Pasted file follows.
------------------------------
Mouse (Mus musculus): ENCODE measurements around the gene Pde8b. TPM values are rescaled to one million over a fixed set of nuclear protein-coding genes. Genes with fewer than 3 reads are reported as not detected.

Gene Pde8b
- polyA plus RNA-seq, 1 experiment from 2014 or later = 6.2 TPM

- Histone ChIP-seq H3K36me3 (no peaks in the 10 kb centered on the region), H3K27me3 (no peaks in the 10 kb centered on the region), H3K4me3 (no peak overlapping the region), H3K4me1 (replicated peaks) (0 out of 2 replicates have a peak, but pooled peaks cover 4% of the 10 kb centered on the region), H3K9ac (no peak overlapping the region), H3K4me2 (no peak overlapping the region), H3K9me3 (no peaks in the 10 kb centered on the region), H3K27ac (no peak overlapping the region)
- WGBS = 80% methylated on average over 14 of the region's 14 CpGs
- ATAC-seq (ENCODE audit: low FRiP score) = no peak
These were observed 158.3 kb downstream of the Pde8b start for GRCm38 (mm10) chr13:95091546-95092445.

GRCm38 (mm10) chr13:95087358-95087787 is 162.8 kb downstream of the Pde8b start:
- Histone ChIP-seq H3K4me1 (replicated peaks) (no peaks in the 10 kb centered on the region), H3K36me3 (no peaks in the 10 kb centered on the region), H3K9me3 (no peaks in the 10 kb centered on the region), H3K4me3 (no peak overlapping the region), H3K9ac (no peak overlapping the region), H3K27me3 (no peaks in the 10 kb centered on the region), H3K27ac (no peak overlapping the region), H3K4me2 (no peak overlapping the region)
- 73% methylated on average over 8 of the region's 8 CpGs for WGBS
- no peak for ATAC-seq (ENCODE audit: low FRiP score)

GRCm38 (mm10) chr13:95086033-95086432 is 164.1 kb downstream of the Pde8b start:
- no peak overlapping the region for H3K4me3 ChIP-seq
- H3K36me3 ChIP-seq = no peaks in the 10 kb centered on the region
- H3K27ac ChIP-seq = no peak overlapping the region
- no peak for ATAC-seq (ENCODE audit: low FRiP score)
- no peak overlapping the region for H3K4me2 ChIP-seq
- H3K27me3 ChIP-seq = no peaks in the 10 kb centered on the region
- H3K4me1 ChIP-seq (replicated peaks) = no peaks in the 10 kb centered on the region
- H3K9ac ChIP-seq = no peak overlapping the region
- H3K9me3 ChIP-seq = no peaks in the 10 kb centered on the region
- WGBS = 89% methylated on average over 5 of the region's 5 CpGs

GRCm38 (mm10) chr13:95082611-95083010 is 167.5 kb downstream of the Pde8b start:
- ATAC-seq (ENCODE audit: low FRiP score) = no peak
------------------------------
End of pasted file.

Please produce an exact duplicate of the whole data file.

Mouse (Mus musculus): ENCODE measurements around the gene Pde8b. TPM values are rescaled to one million over a fixed set of nuclear protein-coding genes. Genes with fewer than 3 reads are reported as not detected.

Gene Pde8b
- polyA plus RNA-seq, 1 experiment from 2014 or later = 6.2 TPM

- Histone ChIP-seq H3K36me3 (no peaks in the 10 kb centered on the region), H3K27me3 (no peaks in the 10 kb centered on the region), H3K4me3 (no peak overlapping the region), H3K4me1 (replicated peaks) (0 out of 2 replicates have a peak, but pooled peaks cover 4% of the 10 kb centered on the region), H3K9ac (no peak overlapping the region), H3K4me2 (no peak overlapping the region), H3K9me3 (no peaks in the 10 kb centered on the region), H3K27ac (no peak overlapping the region)
- WGBS = 80% methylated on average over 14 of the region's 14 CpGs
- ATAC-seq (ENCODE audit: low FRiP score) = no peak
These were observed 158.3 kb downstream of the Pde8b start for GRCm38 (mm10) chr13:95091546-95092445.

GRCm38 (mm10) chr13:95087358-95087787 is 162.8 kb downstream of the Pde8b start:
- Histone ChIP-seq H3K4me1 (replicated peaks) (no peaks in the 10 kb centered on the region), H3K36me3 (no peaks in the 10 kb centered on the region), H3K9me3 (no peaks in the 10 kb centered on the region), H3K4me3 (no peak overlapping the region), H3K9ac (no peak overlapping the region), H3K27me3 (no peaks in the 10 kb centered on the region), H3K27ac (no peak overlapping the region), H3K4me2 (no peak overlapping the region)
- 73% methylated on average over 8 of the region's 8 CpGs for WGBS
- no peak for ATAC-seq (ENCODE audit: low FRiP score)

GRCm38 (mm10) chr13:95086033-95086432 is 164.1 kb downstream of the Pde8b start:
- no peak overlapping the region for H3K4me3 ChIP-seq
- H3K36me3 ChIP-seq = no peaks in the 10 kb centered on the region
- H3K27ac ChIP-seq = no peak overlapping the region
- no peak for ATAC-seq (ENCODE audit: low FRiP score)
- no peak overlapping the region for H3K4me2 ChIP-seq
- H3K27me3 ChIP-seq = no peaks in the 10 kb centered on the region
- H3K4me1 ChIP-seq (replicated peaks) = no peaks in the 10 kb centered on the region
- H3K9ac ChIP-seq = no peak overlapping the region
- H3K9me3 ChIP-seq = no peaks in the 10 kb centered on the region
- WGBS = 89% methylated on average over 5 of the region's 5 CpGs

GRCm38 (mm10) chr13:95082611-95083010 is 167.5 kb downstream of the Pde8b start:
- ATAC-seq (ENCODE audit: low FRiP score) = no peak